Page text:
RadioplayerCanada App, 'NW News to Lake City

Radio News from British Columbia

RadioplayerCanada App, 'NW News to Lake City

Postby kal » Sat Apr 14, 2018 9:28 pm

This tweet just now from a CKNW news reader:

Back in the anchor chair @CKNW with this view one last time before we move to our new home @GlobalBC ! Be sure to tune the dial to AM980, listen online or using your Radioplayer Canada app.

has me wondering about this RadioplayerCanada app? Is anyone here using it? I hear lots of promos for it but I've yet to run across someone using it. For me radio is radio, as in analog radio, although I am a fan of satellite radio. However I'm not a fan of streamed radio, mainly because it is often many seconds, if not many minutes behind the actual radio feed, and because the commercials may be different.

Now as for that move to Lake City ... wonder if there is more attrition on the way? And will newscasts now end with "and outside our studio in Lake City the temperature is nn degrees Celsius."?
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Re: RadioplayerCanada App, 'NW News to Lake City

Postby Coolcat » Sun Apr 15, 2018 1:27 pm

I was in the UK a few weeks ago and saw some ads for it. I believe they are a UK company, what I dont like about Radioplayer Canada is that it only has Canadian stations which you can find on TuneIn or other apps which have stations all over the world. Not sure why anyone would actually use. IHeart Radio Canada isnt much better.
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Re: RadioplayerCanada App, 'NW News to Lake City

Postby Louis » Thu Apr 19, 2018 8:40 pm

The streaming app space has become very crowded. For traditional radio, there's TuneIn, iHeartRadio, Radio Player Canada, Radio Player UK, CBS, and a several other apps backed by the traditional broadcasting conglomerates. Then there's the on-demand streaming apps like Spotify, Google Play Music, Apple Music, Tidal, Slacker, Amazon Music, and others.

These traditional media companies fail to understand that the way we consume music in the digital age has changed. Out of all the services listed above, most people I know choose Spotify to discover new music and share playlists with friends. Second place would go to Google Music because it's bundled with Android phones. A few Apple fanboys (and girls) choose Apple Music.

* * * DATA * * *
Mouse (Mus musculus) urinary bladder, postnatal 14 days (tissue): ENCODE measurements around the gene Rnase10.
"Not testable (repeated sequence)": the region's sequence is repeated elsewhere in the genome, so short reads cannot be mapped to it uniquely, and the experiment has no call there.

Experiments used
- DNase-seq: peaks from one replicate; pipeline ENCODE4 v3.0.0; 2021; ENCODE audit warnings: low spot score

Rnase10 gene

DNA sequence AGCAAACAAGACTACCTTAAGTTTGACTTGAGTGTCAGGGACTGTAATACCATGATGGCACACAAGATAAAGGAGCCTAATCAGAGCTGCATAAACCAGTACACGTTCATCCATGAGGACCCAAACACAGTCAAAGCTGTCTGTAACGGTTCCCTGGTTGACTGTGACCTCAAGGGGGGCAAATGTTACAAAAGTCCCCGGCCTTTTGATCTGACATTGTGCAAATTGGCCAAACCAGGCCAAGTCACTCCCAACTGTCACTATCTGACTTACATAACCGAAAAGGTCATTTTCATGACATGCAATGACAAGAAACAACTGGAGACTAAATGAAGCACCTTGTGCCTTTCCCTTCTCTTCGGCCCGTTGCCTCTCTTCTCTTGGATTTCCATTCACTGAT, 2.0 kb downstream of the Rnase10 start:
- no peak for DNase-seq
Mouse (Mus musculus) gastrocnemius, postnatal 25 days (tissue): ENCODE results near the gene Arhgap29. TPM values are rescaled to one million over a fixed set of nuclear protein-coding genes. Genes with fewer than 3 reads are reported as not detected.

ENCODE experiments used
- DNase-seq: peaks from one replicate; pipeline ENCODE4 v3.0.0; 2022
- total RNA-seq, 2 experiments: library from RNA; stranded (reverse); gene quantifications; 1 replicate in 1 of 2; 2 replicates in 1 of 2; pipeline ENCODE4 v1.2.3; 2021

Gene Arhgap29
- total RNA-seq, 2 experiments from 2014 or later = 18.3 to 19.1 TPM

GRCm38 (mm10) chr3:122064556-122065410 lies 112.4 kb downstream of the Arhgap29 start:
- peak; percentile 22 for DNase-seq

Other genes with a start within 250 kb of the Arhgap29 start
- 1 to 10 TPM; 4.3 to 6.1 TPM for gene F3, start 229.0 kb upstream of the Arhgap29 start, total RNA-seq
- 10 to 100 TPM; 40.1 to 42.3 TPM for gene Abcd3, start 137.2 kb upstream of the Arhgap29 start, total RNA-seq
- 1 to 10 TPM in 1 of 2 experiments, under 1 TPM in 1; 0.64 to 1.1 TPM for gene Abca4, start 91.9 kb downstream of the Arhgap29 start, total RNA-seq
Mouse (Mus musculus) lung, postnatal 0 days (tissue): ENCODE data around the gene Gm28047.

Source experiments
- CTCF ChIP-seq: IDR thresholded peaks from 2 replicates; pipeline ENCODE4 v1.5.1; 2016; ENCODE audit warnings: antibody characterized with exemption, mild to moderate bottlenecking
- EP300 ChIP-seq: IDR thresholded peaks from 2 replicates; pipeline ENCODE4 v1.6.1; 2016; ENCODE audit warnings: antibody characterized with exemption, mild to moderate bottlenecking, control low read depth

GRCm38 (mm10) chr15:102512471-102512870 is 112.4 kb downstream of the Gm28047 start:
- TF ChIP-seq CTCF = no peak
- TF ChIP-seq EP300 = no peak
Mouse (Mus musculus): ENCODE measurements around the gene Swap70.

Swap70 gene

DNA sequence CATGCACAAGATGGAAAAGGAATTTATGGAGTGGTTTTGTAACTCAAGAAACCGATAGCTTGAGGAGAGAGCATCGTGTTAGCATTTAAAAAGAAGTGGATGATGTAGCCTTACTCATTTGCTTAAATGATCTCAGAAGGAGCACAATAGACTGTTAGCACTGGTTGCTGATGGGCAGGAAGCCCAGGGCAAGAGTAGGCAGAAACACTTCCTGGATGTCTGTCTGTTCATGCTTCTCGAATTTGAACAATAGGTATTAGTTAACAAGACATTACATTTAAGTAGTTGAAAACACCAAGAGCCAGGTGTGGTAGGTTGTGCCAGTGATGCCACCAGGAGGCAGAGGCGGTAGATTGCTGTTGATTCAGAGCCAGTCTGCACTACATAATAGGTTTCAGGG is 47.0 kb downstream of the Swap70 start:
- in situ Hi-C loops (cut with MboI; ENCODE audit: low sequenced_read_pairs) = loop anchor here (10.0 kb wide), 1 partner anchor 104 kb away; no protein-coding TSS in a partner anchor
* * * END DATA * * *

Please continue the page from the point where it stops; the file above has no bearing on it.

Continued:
Out of all the streaming radio station apps, the only one that seems to have a noticeable mindshare is TuneIn and that's a very niche use case. Most people I know that use it are transplants or immigrants that occasionally stream stations from their hometowns. Nobody I know uses iHeart or Radio Player. We had a Sonos at the last three companies I worked at and everyone used it to stream Spotify playlists. I've noticed that my dentist office has replaced QMFM with a Spotify playlist. I've noticed that more restaurants have Spotify playing as well instead of Stingray or a local radio station. When I go to parties, people load up Spotify playlists from their phones. Why wait through 5 minutes of commercials and DJ babble to hear your favourite song when you can pay $10/month to hear it anytime you want?

The only reason why people still choose traditional radio is when streaming is either inaccessible or inconvenient. While all cars have AM/FM radios, only a few models have Android and Apple Car Play. My car is an older model without any of this "smart" technology so I bought a Roav Viva with Alexa built-in to try it out. This $30 device will play almost any radio station or playlist and it streams through my car stereo speakers. While I'm driving, I can say "Alexa, play CKNW" (or any station or song) and it plays. This is much more convenient than fidgeting with radio while driving, I have no reason to turn switch back to AM/FM at all anymore. It's only a matter of time until this voice activated technology becomes prevalent in all cars.

I tried the Radio Player Canada app and ended up deleting it after a day. All of the stations are available on TuneIn (along with millions of other stations) so it doesn't provide any unique value or service. Additionally, TuneIn aggregates station schedules, podcasts, and social media feeds from each station which can be useful. Radio Player Canada seems to be nothing more than a wrapper for a web directory with links to streams from the media companies backing it. The fact that the Bell Media stations are excluded from the app further diminishes it's value. This means that two popular music stations and a sports station in the Vancouver market are not available. I don't understand why the app exists. With all the marketing and billboards behind Radio Player, I doesn't seem to have hardly any mindshare. This failed experiment reminds me of a newspaper publisher trying to adapt to the "internet age" by posting a PDF of its daily newspaper online and expecting additional revenue.

For the record, the iHeartRadio app in Canada is almost identical to the one in the USA and includes the same stations from Bell, ClearChannel, Emmis, Entercom, Cumulus, etc. When Bell initially launched the app in Canada, it was simply a rebrand of the Bell Radio app with the iHeart name and branding applied. It originally included only Bell Media stations because Bell wanted to keep listeners in their "walled garden" and didn't want American stations competing with Bell in it's own app. I guess a business agreement happened between the two companies so that's no longer a concern.

The only other difference is that the American iHeart app offers a paid on-demand music and playlist service that competes with Spotify and Google Music. For whatever reason, this service isn't available in the Canadian iHeart app and isn't marketed much in the US probably because iHeart doesn't want it to cannibalize their traditional radio streams.
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